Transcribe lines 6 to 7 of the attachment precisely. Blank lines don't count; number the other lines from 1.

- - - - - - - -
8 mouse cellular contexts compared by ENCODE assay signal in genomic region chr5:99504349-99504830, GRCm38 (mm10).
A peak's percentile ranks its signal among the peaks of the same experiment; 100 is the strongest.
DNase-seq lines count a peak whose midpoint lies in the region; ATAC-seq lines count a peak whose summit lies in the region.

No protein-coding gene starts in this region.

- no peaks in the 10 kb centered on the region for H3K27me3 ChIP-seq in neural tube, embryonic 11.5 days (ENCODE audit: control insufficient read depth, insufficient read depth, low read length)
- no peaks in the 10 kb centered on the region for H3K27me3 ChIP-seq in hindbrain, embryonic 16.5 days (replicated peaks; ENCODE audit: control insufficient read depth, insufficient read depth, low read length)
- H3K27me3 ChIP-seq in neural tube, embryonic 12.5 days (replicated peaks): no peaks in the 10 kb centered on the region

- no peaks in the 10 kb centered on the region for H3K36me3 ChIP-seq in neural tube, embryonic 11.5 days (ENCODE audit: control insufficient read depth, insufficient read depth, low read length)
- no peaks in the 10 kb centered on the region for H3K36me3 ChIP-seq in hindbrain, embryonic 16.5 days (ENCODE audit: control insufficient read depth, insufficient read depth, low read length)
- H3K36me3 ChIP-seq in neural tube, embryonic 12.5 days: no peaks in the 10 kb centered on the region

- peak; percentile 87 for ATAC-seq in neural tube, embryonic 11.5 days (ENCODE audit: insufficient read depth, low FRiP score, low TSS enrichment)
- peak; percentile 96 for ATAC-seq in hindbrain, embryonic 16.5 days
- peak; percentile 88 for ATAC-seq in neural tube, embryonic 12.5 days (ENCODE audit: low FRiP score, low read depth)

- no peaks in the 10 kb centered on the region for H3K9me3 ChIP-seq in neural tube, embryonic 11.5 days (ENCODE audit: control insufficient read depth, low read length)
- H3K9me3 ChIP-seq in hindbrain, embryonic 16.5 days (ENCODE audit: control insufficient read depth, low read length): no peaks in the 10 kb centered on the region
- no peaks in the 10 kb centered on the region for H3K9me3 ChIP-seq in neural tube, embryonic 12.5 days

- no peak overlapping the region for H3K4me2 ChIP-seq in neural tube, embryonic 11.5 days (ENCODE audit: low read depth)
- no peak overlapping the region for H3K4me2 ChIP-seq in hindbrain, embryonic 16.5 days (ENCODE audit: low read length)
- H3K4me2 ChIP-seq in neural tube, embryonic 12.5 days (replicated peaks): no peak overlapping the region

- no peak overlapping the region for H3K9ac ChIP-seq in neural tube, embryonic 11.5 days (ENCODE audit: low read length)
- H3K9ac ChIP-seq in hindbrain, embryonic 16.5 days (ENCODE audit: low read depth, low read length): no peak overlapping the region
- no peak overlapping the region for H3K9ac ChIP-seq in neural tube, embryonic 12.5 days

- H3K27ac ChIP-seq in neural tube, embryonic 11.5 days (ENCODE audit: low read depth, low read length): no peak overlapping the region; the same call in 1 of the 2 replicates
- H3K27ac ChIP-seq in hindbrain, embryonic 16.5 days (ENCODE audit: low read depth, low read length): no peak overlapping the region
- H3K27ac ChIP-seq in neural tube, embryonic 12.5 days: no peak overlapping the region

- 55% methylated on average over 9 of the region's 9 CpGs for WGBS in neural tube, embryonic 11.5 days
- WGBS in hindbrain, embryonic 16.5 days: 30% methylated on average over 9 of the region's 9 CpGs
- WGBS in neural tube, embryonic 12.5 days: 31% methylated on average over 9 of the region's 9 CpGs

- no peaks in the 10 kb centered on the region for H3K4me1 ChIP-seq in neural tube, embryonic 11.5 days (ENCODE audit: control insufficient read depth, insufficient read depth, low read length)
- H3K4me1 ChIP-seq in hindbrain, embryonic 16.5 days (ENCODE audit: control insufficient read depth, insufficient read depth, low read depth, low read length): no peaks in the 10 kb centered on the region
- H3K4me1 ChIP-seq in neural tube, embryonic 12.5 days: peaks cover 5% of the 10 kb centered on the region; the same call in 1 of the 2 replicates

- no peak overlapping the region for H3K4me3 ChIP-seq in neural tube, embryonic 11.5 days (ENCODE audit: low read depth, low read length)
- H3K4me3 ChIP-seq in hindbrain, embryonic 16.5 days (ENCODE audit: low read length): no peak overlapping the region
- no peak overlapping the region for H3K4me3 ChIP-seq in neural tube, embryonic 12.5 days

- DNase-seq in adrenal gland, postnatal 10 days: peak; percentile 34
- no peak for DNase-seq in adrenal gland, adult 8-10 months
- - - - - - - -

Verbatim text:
- no peaks in the 10 kb centered on the region for H3K27me3 ChIP-seq in hindbrain, embryonic 16.5 days (replicated peaks; ENCODE audit: control insufficient read depth, insufficient read depth, low read length)
- H3K27me3 ChIP-seq in neural tube, embryonic 12.5 days (replicated peaks): no peaks in the 10 kb centered on the region